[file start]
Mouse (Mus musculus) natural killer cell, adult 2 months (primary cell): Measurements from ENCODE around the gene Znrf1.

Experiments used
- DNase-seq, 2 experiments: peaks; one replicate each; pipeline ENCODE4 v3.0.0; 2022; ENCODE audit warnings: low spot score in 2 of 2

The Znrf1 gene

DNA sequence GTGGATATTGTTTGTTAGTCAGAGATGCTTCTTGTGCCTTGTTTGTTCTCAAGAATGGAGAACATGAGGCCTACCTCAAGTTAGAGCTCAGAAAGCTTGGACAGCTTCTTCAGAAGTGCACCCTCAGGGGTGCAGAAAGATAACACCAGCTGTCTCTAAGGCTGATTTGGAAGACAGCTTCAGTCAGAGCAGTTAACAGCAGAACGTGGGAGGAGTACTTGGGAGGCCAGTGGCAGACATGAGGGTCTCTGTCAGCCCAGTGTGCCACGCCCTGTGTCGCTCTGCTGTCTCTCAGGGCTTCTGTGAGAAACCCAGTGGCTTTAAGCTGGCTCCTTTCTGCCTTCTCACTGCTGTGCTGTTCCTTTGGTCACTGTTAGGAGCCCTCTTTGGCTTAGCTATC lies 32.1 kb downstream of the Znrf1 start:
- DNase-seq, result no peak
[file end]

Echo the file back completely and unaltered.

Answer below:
Mouse (Mus musculus) natural killer cell, adult 2 months (primary cell): Measurements from ENCODE around the gene Znrf1.

Experiments used
- DNase-seq, 2 experiments: peaks; one replicate each; pipeline ENCODE4 v3.0.0; 2022; ENCODE audit warnings: low spot score in 2 of 2

The Znrf1 gene

DNA sequence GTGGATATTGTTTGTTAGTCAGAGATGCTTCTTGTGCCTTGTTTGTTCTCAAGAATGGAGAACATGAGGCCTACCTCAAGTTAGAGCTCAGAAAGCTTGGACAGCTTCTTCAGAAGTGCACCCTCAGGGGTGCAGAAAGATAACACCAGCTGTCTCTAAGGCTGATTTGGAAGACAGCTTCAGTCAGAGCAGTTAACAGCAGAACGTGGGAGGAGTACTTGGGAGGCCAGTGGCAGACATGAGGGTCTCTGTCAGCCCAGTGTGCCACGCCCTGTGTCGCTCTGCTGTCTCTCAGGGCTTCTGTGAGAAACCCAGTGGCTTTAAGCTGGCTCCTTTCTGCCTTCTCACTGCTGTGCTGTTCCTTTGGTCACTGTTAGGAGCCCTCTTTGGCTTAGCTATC lies 32.1 kb downstream of the Znrf1 start:
- DNase-seq, result no peak